In some applications, expert systems can provide answers that would normally require a human expert, such as medical diagnosis, business decisions, etc. In the present example, the expert system approach may yield an automatically generated procedure for connecting to and utilizing an arbitrary Web service. Examples of an expert system approach for dynamically acquiring Web service behaviors may be described herein in terms of a JESS implementation, although it will be appreciated that there are a wide variety of expert system tools and rules engines that may be adapted for this use, including CLIPS(C Language Integrated Production System), ACQUIRE, C-PRS (Procedural Reasoning System in C), ECLIPSE, EXSYS, FLEX, etc. In addition, semantic interpretation rules may include user defined functions or Java methods.
An application or service may utilize semantic interpretation specifications to automatically create interfaces to Web services. The application or service can dynamically retrieve the semantic interpretation specification as a set of rules. The rules may be entered into a rules engine, such as an expert systems rules engine. By entering facts and executing the set of rules, the application or service can automatically deduce a set of procedures used for interfacing with the Web services. The resultant set of procedures can be executed for interfacing with the Web service. In this way, the application or program can dynamically create and use a selected Web service interface without the need for a programmer to create that interface.
Semantic interpretation specifications can include any manner of data usable by a rules engine for describing how data is semantically exchanged with a distributed computing service. An example of a semantic interpretation specification using JESS rules is shown in Table 1. Table 1 includes a set of JESS rules that can be used to generate a particular document form during some stage of a Web services interaction. This example assumes the Web service may expect a purchaseOrder.xsd document at a given stage of an interaction. The purchaseOrder.xsd document type is associated with a PurchaseOrder ontology. The “semantic interpretation rules” will help the client map that document type to its own internal interfaces to “methods.” The methods obtained can help the client produce the purchaseOrder.xsd document.
( compatible_ontology PurchaseOrderOntology purchaseOrder.xsd )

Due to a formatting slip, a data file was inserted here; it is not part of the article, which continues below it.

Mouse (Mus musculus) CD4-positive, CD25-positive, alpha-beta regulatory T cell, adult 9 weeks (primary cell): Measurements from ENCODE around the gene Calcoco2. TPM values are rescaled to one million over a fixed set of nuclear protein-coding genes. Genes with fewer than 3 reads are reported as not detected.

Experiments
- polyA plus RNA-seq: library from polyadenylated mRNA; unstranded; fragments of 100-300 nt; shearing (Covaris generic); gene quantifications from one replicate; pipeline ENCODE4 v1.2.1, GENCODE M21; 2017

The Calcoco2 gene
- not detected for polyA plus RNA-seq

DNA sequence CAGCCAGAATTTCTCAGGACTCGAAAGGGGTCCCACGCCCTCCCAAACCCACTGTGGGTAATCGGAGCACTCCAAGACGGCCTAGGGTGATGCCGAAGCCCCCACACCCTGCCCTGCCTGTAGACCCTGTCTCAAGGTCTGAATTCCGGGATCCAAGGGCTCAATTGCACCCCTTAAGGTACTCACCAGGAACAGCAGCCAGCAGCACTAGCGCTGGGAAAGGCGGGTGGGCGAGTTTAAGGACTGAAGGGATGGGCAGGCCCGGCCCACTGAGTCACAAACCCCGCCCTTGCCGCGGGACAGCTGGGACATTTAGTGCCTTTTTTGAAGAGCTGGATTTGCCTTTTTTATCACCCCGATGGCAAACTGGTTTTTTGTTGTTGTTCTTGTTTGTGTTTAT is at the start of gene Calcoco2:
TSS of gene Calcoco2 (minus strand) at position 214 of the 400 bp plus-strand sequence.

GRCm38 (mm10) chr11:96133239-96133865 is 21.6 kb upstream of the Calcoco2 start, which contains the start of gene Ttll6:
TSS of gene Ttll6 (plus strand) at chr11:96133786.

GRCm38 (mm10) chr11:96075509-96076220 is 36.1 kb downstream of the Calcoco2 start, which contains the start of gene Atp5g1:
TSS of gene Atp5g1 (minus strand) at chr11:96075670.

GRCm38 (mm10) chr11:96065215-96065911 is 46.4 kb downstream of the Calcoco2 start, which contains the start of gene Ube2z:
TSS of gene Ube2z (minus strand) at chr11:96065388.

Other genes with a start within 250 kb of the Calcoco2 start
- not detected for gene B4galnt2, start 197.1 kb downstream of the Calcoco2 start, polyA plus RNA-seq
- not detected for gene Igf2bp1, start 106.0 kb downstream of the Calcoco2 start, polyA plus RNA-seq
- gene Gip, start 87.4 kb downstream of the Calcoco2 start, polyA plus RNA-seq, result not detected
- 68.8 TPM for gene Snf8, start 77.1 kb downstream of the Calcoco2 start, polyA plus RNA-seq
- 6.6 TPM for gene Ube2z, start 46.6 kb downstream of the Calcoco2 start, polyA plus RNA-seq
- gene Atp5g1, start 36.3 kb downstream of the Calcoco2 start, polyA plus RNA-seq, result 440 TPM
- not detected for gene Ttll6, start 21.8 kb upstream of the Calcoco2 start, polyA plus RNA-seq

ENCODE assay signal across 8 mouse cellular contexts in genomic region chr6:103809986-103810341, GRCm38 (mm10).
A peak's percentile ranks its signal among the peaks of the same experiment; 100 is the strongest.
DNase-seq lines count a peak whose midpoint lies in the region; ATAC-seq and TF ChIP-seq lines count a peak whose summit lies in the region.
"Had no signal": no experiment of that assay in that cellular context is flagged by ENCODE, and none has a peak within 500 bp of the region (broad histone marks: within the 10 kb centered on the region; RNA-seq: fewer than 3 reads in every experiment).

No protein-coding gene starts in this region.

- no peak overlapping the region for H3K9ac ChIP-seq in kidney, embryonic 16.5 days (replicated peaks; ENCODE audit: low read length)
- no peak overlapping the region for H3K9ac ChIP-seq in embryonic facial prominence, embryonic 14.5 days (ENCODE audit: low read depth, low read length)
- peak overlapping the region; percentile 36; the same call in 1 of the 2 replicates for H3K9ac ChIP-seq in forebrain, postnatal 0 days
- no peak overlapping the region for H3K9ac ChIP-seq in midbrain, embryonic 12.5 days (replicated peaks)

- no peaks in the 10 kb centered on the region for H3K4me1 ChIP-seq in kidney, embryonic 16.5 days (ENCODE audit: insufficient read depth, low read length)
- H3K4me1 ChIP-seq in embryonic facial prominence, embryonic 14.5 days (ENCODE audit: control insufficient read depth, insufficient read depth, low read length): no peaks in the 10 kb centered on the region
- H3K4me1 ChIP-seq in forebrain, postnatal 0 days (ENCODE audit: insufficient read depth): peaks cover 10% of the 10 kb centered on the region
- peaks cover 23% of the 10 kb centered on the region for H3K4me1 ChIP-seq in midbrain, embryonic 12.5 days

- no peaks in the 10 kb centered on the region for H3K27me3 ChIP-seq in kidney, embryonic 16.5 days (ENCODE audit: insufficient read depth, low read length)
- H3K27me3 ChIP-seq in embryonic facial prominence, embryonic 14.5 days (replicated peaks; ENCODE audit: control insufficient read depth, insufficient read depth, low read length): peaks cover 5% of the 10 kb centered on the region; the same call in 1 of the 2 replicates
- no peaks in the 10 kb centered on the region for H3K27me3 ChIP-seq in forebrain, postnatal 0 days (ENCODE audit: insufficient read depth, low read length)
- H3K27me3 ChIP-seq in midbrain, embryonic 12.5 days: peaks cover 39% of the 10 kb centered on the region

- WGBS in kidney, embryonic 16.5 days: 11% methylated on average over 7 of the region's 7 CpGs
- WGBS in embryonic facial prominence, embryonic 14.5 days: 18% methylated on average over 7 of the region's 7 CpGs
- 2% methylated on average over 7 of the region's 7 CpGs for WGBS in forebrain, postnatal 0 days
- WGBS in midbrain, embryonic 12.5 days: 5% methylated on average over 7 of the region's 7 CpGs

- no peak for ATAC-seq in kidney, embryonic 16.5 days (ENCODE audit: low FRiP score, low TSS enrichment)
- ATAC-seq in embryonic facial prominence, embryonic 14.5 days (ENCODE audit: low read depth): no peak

( assert ( generate_interpretation_rules PurchaseOrderOntology
© 2003 Hewlett-Packard Company
In reference now to
The client 104 can be dynamically configured to utilize the services of the provider 102, even though the client 104 may not have been previously configured to interact with the provider 102. The provider 102 can enable dynamic interactions by publishing specifications of the service in a repository 108. The repository 108 may include any combination of data storage arrangements that can be locally or remotely accessed by the client 104 and the provider 102. The repository 108 may contain any combination of service descriptions 110 (e.g., UDDI), interface specifications 112 (e.g., WSDL), orchestrations specifications 114 (e.g., WSFL), document schemas 116 (e.g., DTD and XMLSchema), ontologies 118 (e.g., DAML+OIL), and semantic modules 120.
The client 104 can determine the various specifications of the repository 108 in order to utilize the services of the provider 102. The client 104 may utilize a service bridge 122 that determines the available services, extracts the appropriate specifications from the repository 108, and generates a procedure for utilizing the service. The procedures formed by the service bridge 122 can be used by a Web services client module 122 for carrying out the Web service transactions with the provider 102.
In general, Web service providers can formulate and publish specification data, including semantic interpretation specifications, into a commonly accessible repository. These specifications can be used to form semantic interpretation modules for interfacing with the Web services.
Although the relation to interfaces 204, 206, 208 and modules 204, 206, 208 is shown as a one-to-one mapping, it will be appreciated that a single semantic interpretation module may correspond to multiple interfaces. Conversely, multiple semantic interface modules may correspond to a single interface.
The use of the service bridge 306 in invoking Web services is illustrated in